Sustainable living, by definition, is a kind of lifestyle that aims to minimize a person’s use of natural resources. Contrary to popular belief, however, it doesn’t mean completely avoiding extravagances in life. It’s more like being aware of the pros and the cons of having “too much,” as well as being disciplined and resolute with “just enough.”
The only question is: how can one practice sustainable living, especially at home?
Here are some ways:
- Recycling. I’m sure we all know how the “triple Rs” go: reduce, reuse, and recycle. But did you know that without recycling, the other 2 Rs will cease to exist? That’s because recycling is the most effective way of (1) reducing waste that might further harm our environment and (2) reusing waste that can still be used for other purposes. Even more so, it helps people to become more responsible when getting rid of things.
- Minimizing energy use. Do you know why people are encouraged to switch off lights during Earth Day, even just for an hour? That’s because having a sustainable life means knowing how to conserve energy, including electricity. It also doesn’t just lessen the burden of some families – more specifically, getting high energy consumption rates. It also helps people to become more sentient of what might happen if – let’s say – the computer is left on for 7 days straight.
- Eating local produce. Let me ask you: what’s the difference between local food and imported food? The answer is none. Both are made locally in their respective places. So, what’s stopping you from buying local produce? You see, local food is not just affordable. It’s also healthier compared to imported ones, which might have been exposed to dangerous chemicals as it went through numerous operations just to be cleared from any kind of violations.
- Planting. And by planting, it means growing your own backyard farm and harvesting your own crops. Even more so, you can either use the crops for personal use (e.g. making home-made fresh juices or refreshing smoothies via those seen in http://juicerkings.com/best-masticating-juicers/) or for commercial use (e.g. selling crops in the market or providing small crop orders for merchants within your locale).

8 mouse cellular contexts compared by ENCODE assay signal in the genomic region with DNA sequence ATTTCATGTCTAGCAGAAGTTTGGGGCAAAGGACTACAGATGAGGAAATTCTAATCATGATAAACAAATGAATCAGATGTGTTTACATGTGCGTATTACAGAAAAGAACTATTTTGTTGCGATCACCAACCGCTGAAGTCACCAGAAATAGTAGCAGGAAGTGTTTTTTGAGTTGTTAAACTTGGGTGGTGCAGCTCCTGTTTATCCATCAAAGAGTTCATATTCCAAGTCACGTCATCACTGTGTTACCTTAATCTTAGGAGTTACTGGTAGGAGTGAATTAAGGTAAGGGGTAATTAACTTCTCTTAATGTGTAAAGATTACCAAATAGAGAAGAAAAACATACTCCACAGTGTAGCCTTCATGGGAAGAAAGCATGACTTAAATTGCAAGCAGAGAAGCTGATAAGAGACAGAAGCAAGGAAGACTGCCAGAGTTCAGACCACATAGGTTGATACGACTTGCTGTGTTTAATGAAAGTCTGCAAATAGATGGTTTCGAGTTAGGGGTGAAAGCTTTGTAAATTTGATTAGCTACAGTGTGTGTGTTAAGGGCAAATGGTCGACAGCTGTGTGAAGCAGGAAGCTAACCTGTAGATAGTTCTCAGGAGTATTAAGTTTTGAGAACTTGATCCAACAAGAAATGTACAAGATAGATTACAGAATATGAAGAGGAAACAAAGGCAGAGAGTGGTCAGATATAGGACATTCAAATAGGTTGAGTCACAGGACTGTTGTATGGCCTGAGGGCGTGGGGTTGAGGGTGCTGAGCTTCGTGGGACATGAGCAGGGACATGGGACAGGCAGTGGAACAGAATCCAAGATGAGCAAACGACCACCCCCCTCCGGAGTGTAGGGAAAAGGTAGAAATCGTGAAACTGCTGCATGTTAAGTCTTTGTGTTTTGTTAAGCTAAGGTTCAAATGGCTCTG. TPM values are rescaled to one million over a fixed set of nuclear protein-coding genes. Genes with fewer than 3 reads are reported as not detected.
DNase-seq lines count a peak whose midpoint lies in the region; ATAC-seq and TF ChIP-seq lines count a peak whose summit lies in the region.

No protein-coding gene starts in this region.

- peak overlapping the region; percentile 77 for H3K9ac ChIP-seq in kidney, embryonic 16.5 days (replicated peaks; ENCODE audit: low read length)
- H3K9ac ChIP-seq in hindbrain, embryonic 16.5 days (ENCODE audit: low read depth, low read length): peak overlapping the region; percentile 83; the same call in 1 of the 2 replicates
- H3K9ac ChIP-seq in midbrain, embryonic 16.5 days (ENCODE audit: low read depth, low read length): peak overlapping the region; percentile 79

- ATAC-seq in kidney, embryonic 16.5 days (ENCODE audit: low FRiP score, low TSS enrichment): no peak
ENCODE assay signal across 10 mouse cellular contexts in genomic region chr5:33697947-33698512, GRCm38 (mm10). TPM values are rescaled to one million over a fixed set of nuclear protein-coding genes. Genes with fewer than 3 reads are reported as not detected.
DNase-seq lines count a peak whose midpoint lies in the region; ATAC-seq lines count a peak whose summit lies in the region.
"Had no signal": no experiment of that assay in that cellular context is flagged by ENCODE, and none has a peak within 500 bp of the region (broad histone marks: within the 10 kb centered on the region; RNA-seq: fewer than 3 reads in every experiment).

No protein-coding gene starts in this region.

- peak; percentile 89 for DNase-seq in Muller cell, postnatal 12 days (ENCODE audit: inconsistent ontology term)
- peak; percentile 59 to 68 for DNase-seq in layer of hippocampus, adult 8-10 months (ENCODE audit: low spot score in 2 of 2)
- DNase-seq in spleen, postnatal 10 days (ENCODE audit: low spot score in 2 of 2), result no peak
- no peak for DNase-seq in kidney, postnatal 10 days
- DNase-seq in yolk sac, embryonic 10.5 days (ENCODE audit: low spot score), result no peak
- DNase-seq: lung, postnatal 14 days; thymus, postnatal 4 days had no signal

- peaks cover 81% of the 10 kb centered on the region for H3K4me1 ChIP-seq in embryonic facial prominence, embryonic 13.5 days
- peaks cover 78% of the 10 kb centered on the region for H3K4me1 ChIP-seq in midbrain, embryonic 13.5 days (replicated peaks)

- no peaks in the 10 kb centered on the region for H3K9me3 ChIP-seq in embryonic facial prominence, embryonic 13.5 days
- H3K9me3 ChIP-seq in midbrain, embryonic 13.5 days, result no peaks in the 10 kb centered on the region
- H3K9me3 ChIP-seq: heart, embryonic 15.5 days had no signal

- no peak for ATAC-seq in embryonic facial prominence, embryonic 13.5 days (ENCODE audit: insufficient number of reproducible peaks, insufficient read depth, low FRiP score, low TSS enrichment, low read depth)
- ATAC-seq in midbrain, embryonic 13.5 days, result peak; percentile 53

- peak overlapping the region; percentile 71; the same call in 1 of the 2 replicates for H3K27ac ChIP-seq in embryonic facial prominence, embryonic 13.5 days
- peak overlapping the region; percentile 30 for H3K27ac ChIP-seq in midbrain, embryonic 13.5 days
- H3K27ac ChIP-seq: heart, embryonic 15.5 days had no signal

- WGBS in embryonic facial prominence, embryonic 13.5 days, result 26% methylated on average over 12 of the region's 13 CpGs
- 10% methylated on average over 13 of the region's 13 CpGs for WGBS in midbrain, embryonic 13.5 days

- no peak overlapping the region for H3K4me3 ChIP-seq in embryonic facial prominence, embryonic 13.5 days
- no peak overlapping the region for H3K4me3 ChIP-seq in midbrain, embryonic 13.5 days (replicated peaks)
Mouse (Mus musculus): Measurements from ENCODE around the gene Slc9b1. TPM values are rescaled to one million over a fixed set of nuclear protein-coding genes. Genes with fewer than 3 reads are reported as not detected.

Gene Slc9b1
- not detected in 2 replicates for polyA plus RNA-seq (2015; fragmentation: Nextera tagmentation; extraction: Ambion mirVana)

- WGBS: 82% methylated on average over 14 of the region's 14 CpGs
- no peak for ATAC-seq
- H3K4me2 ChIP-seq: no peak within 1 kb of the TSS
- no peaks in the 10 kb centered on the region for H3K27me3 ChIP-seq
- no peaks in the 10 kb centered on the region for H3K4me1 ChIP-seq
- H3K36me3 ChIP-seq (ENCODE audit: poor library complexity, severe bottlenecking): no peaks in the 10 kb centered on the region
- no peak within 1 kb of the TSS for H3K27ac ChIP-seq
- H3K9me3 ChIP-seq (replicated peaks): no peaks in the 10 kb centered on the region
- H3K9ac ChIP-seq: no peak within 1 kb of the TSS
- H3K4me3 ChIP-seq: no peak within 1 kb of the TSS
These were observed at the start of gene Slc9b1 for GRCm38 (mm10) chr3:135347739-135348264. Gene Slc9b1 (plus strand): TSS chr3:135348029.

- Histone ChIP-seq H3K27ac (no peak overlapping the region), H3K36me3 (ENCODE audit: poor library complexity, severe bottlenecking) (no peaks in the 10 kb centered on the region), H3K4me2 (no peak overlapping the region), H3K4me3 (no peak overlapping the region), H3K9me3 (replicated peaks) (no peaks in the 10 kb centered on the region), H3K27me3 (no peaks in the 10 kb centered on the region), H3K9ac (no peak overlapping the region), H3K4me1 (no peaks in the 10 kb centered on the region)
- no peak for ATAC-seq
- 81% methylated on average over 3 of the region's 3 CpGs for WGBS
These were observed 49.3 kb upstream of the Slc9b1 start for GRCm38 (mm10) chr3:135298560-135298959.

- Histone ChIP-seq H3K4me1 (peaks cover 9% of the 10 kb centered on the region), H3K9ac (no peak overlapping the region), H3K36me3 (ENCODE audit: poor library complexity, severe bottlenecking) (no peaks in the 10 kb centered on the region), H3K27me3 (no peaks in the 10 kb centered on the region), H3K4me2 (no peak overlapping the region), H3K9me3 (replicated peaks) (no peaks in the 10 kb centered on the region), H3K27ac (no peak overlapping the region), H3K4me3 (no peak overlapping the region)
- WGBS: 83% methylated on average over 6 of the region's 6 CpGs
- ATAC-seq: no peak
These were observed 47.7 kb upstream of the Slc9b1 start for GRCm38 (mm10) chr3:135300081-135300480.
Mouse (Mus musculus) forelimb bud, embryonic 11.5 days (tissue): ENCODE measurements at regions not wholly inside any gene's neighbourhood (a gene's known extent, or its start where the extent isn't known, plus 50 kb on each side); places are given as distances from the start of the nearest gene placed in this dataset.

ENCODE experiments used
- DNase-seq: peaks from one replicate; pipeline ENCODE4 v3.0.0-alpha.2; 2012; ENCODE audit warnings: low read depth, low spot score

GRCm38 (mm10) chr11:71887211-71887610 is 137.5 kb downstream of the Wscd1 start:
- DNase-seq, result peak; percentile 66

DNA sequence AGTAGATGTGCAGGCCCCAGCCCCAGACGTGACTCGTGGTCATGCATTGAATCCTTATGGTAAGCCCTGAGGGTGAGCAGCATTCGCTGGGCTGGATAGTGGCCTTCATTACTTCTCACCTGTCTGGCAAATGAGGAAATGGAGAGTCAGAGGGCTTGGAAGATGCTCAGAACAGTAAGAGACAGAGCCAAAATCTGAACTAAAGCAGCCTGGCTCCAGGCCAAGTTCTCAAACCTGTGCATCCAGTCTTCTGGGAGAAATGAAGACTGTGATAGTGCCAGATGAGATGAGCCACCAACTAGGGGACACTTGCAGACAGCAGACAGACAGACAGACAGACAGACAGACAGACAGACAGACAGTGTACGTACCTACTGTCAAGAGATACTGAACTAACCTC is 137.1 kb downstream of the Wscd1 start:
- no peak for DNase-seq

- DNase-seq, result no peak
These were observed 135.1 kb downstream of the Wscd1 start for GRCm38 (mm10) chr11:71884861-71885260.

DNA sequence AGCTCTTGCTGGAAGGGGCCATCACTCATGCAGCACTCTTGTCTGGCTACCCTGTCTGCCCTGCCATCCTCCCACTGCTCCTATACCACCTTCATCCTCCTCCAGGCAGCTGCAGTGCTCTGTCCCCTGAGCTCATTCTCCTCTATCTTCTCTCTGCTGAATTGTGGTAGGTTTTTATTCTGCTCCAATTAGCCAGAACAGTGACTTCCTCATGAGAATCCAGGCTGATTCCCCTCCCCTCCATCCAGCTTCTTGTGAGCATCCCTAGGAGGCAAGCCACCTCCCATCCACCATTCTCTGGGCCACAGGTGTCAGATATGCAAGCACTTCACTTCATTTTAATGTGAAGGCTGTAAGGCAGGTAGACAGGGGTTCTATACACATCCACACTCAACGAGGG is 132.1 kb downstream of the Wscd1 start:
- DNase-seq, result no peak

These are only some ways to practice sustainable living at home. How about you? Are you practicing sustainable living, especially at home? If yes, do you know any other ways to live sustainably? If no, what’s stopping you from doing it? Let us know in the comments section below!
Green living may seem like a big goal, especially when you are looking at the range of environment-related issues that need to be addressed. But if you think that your small contribution hardly matters, think again! Going green is not just a trend that should be allowed to die down. The path towards sustainability does not have to be complicated. Sometimes, all it takes are the small steps that will get you started.
Invest on energy-efficient products. Make an inventory of your household appliances and lighting. You do not have to make all the changes you may need at once. But investing on one appliance or lighting at a time can go a long way in cutting back your energy usage in the long run.
Evaluate household habits. An important aspect of learning how to go green at home is to reevaluate your habits. You may be used to having water running out of the faucet the whole time you are brushing your teeth. You may also be excessively using water for cleaning and other household activities. Reevaluate how you use resources such as water and electricity and make changes to reduce wastage.
Grow your own food. Even without a big space for an edibles patch or garden, you can still grow some of the food you put on the table. There are many types of vegetables and herbs you can cultivate in containers, which do not require much space.
Buy local. Purchase more locally grown food. Farmers markets are great places to find fresh produce straight from the farm. You can also opt for seasonal local fruits and vegetables instead of buying food products that have traveled thousands of miles to reach you.
Give meatless days a try. Eating less meat is one of the many ways to reduce your personal carbon footprint. You do not have to commit to a vegetarian lifestyle at the get-go. But you can try setting one day every week as a meatless day.
Buy less, reuse, and recycle. Minimizing the number of things you own not only makes it easier to keep your home organized. It is also a great way to avoid clutter. You do not have to throw a lot of things away if you do not have many belongings to begin with. You can also implement recycling and reusing at your home and educate other household members on how to do it.